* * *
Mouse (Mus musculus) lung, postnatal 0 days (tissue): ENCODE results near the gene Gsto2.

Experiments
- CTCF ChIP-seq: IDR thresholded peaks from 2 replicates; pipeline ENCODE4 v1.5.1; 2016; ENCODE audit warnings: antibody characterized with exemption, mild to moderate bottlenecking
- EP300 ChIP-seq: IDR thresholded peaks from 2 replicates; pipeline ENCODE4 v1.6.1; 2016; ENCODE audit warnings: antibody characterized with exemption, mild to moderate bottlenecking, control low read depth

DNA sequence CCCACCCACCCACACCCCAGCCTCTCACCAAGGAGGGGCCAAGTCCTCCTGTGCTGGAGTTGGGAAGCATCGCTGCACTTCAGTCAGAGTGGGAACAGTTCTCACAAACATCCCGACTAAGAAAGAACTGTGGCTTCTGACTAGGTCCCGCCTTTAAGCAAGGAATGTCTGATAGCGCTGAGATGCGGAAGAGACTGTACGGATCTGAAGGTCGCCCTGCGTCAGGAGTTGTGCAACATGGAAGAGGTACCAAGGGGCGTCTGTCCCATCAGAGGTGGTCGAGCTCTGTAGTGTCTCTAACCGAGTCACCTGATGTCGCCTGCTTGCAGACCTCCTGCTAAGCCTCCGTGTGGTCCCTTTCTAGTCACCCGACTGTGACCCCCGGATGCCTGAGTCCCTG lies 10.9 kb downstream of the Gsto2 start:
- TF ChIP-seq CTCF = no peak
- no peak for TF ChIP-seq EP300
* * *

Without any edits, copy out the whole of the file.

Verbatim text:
Mouse (Mus musculus) lung, postnatal 0 days (tissue): ENCODE results near the gene Gsto2.

Experiments
- CTCF ChIP-seq: IDR thresholded peaks from 2 replicates; pipeline ENCODE4 v1.5.1; 2016; ENCODE audit warnings: antibody characterized with exemption, mild to moderate bottlenecking
- EP300 ChIP-seq: IDR thresholded peaks from 2 replicates; pipeline ENCODE4 v1.6.1; 2016; ENCODE audit warnings: antibody characterized with exemption, mild to moderate bottlenecking, control low read depth

DNA sequence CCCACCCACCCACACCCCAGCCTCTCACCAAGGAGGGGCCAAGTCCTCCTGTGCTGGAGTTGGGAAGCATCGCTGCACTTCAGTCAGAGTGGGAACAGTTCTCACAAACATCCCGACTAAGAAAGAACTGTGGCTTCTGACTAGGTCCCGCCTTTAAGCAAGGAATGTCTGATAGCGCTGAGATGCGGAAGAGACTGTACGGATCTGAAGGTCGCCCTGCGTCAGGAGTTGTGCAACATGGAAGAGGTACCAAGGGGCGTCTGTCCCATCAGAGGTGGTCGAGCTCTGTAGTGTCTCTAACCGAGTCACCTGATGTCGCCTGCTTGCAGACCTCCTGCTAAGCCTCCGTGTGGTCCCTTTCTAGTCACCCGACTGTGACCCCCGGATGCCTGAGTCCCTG lies 10.9 kb downstream of the Gsto2 start:
- TF ChIP-seq CTCF = no peak
- no peak for TF ChIP-seq EP300